The corn growing regions of the United States (U.S.) experienced season long favorable weather conditions during 2020. Despite a catastrophic derecho weather event in Iowa and Illinois in August and near drought conditions in other areas, farmers harvested 14.507 billion bushels (368.49 million metric tons) of corn. This was the third largest corn crop behind only 2016 and 2017.
So why, if this was the third largest crop in history, are corn prices nearing $6.00 per bushel ($178/US ton)? In a word – exports. The United States Department of Agriculture (USDA) released their World Agricultural Supply and Demand Estimates (WASDE) report on January 12, 2021 (Table 1). In this report,1 estimated corn exports were 2.55 billion bushels, an increase of 772 million bushels over the prior year. This estimated increased export demand coupled with essentially unchanged domestic usage means the U.S. will end the year with 1.55 billion bushels. During 2021, livestock and poultry producers will pay more for every calorie. Preservation of corn quality will be more valuable than in prior years.
Table 1. World Agricultural Supply and Demand Estimates January 12, 2021 – Million Bushels
Kemin Customer Laboratory Services (CLS) analyzes corn from all over the U.S. each year. Valuable information is gained from the samples submitted and is summarized in the report below.
The corn samples submitted to Kemin for mold evaluation are similar to the mold levels found two years ago after the 2018 harvest. Corn harvested in 2020 is overall very good, but as always there are pockets of concern. Figure 1 shows the mold counts over time since harvest began in September. The average mold count in 2020/21 is 228,600 colony forming units per gram (CFU/g) compared with 577,000 CFU/g last year. Nine percent of the samples submitted have had over 1,000,000 CFU/g and 29% of the samples have over 100,000 CFU/g.
Regionally, there are some wide variations in corn quality. The chart shows a sharp up-tick in mold counts with recent samples. Immediately after harvest, Kemin samples came primarily from the upper Midwest (Iowa, Minnesota & Illinois). The later samples are from the southern corn belt (Kansas, Arkansas and Missouri). Because the growing season was cooler and wetter, there is more mold and more mycotoxin in these samples when compared with early season samples.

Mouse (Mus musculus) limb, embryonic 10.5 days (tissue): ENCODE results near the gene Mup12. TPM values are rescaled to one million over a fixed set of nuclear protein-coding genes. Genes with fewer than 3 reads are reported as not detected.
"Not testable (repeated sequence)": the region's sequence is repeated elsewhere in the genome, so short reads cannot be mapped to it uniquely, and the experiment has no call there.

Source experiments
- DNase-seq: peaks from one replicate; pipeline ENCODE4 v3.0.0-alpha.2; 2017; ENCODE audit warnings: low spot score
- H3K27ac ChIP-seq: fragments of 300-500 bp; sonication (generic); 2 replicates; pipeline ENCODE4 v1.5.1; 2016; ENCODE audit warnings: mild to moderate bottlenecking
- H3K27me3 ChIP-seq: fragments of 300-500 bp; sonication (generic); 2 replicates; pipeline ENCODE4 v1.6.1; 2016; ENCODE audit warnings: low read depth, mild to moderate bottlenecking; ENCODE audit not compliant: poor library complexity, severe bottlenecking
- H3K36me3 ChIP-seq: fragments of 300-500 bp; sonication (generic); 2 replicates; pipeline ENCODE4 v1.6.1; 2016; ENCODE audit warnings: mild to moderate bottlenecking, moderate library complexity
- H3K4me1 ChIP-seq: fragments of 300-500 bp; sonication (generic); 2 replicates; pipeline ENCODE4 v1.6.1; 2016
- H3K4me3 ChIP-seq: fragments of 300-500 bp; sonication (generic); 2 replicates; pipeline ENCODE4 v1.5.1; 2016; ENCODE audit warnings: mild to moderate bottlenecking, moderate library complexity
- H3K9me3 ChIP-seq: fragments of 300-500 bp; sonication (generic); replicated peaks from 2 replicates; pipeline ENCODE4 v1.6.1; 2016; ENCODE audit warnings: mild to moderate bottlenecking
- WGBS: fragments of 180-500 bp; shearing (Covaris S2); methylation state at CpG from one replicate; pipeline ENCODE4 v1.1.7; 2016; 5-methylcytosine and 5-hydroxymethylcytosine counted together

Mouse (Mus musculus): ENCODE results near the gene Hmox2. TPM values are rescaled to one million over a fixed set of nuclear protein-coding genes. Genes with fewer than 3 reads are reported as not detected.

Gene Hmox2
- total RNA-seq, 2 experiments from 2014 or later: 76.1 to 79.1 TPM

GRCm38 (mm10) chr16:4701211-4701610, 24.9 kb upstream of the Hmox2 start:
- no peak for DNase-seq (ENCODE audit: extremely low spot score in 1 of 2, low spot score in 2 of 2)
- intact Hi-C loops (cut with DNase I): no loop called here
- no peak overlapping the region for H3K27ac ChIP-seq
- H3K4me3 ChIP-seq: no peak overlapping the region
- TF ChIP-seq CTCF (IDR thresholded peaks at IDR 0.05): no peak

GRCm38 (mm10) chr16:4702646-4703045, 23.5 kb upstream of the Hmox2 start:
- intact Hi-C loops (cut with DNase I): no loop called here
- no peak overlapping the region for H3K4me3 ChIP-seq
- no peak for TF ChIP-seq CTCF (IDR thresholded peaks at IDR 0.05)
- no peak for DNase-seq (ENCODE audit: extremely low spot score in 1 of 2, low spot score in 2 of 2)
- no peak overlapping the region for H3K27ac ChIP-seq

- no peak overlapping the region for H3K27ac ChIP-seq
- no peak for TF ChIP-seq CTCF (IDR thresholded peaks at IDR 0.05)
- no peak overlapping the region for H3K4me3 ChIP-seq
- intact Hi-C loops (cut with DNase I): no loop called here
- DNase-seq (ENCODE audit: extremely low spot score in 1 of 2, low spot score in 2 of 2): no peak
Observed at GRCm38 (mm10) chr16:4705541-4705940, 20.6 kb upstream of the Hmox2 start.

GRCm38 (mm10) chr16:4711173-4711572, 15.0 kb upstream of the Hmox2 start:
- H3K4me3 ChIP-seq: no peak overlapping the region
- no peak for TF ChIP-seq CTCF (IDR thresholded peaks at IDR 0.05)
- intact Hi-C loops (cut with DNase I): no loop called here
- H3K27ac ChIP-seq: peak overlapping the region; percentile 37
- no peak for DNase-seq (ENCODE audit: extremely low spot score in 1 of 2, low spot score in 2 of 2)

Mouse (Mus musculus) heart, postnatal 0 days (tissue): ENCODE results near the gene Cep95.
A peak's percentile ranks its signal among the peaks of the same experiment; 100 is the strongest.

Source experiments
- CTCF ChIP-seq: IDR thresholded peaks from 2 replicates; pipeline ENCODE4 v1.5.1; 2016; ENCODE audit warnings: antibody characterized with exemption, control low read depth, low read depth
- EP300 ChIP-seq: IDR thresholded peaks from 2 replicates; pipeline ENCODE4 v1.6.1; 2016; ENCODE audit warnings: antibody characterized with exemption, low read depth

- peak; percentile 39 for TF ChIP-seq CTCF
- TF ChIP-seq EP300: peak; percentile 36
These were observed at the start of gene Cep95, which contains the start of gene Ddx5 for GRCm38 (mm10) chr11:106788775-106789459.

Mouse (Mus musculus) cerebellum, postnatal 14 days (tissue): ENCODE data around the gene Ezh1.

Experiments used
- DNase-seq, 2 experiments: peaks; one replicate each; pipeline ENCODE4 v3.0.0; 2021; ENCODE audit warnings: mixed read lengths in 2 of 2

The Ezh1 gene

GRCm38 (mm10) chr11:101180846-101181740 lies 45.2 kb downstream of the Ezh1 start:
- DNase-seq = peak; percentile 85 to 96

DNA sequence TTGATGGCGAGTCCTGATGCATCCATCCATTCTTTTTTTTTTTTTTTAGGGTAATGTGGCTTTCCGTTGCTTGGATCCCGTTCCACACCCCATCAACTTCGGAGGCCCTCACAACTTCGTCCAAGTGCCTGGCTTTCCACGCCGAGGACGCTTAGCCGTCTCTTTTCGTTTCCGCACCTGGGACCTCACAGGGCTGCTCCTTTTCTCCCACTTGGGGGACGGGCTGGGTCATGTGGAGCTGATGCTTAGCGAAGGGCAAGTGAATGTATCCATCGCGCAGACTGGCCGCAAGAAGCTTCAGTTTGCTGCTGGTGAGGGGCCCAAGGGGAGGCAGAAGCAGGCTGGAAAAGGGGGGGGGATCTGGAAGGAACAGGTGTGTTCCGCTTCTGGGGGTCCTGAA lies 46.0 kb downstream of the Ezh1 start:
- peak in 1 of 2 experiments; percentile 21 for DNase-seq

Figure 1. Colony forming units per gram (CFU/g) of mold found on corn samples submitted to Kemin CLS.2
Of the 78 samples submitted for mold evaluation, Kemin evaluated 46 corn samples for mold species. Since harvest, the most common mold found was Fusarium spp. More than one mold species was found in 67% of the corn samples submitted, and 87% of the corn samples submitted had Fusarium mold. Fusarium mold is classified as a "field mold" because it requires available water to multiply. It will often appear white to pink in color. However, the classification as a field mold does not mean it will not grow in storage. The second most common mold species, found in 54% of the corn samples submitted, was Penicillium spp. This is a storage mold and will often appear gray or greenish in color. The three mycotoxins produced by Penicillium spp. are ochratoxin, citrinin and patulin.
Table 2. Summary of mold found on corn samples submitted to Kemin CLS.2
The presence of mold in feed is not often considered an issue in livestock and poultry production, but research demonstrates the detrimental impact mold can have on performance. Research by Bartov, published in The Journal of Poultry Science in 1982, showed mold development reduced fat content from 3.9% to 2.2%.3 Research by Kao and Robinson in 1972 showed that mold growth had a dramatic effect on the nutritional content of grain and feed.4 Finally, for dairy cattle, Penn State University suggests that digestibility of moldy feed may be decreased enough to reduce energy content by 5%.5 Such feeds are also less palatable and may lower the intake of energy, dry matter and critical nutrients.